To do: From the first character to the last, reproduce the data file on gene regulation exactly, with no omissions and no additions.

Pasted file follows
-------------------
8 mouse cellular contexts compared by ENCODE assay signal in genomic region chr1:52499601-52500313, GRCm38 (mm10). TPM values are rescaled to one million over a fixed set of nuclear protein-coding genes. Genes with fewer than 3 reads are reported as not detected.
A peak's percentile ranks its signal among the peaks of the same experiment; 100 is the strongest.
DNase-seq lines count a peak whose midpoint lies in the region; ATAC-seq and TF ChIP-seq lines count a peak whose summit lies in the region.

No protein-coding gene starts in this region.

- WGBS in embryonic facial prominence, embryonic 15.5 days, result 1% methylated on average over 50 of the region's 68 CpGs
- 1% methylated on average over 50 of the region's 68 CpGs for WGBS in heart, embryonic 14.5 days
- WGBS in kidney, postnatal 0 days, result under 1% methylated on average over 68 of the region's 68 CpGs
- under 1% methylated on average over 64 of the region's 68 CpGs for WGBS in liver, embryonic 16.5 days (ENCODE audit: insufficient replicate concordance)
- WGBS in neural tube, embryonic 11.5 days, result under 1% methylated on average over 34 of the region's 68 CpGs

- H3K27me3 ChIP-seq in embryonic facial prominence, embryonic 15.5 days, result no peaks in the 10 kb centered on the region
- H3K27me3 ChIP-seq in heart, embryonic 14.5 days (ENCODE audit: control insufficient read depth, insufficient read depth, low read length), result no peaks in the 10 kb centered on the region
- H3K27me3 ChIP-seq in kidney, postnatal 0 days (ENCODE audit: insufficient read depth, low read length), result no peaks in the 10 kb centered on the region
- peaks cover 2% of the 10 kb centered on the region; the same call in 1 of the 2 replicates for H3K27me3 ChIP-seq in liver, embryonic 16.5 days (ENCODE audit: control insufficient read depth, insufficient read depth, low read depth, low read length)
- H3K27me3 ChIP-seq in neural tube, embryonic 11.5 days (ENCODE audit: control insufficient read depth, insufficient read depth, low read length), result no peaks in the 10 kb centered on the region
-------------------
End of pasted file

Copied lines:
8 mouse cellular contexts compared by ENCODE assay signal in genomic region chr1:52499601-52500313, GRCm38 (mm10). TPM values are rescaled to one million over a fixed set of nuclear protein-coding genes. Genes with fewer than 3 reads are reported as not detected.
A peak's percentile ranks its signal among the peaks of the same experiment; 100 is the strongest.
DNase-seq lines count a peak whose midpoint lies in the region; ATAC-seq and TF ChIP-seq lines count a peak whose summit lies in the region.

No protein-coding gene starts in this region.

- WGBS in embryonic facial prominence, embryonic 15.5 days, result 1% methylated on average over 50 of the region's 68 CpGs
- 1% methylated on average over 50 of the region's 68 CpGs for WGBS in heart, embryonic 14.5 days
- WGBS in kidney, postnatal 0 days, result under 1% methylated on average over 68 of the region's 68 CpGs
- under 1% methylated on average over 64 of the region's 68 CpGs for WGBS in liver, embryonic 16.5 days (ENCODE audit: insufficient replicate concordance)
- WGBS in neural tube, embryonic 11.5 days, result under 1% methylated on average over 34 of the region's 68 CpGs

- H3K27me3 ChIP-seq in embryonic facial prominence, embryonic 15.5 days, result no peaks in the 10 kb centered on the region
- H3K27me3 ChIP-seq in heart, embryonic 14.5 days (ENCODE audit: control insufficient read depth, insufficient read depth, low read length), result no peaks in the 10 kb centered on the region
- H3K27me3 ChIP-seq in kidney, postnatal 0 days (ENCODE audit: insufficient read depth, low read length), result no peaks in the 10 kb centered on the region
- peaks cover 2% of the 10 kb centered on the region; the same call in 1 of the 2 replicates for H3K27me3 ChIP-seq in liver, embryonic 16.5 days (ENCODE audit: control insufficient read depth, insufficient read depth, low read depth, low read length)
- H3K27me3 ChIP-seq in neural tube, embryonic 11.5 days (ENCODE audit: control insufficient read depth, insufficient read depth, low read length), result no peaks in the 10 kb centered on the region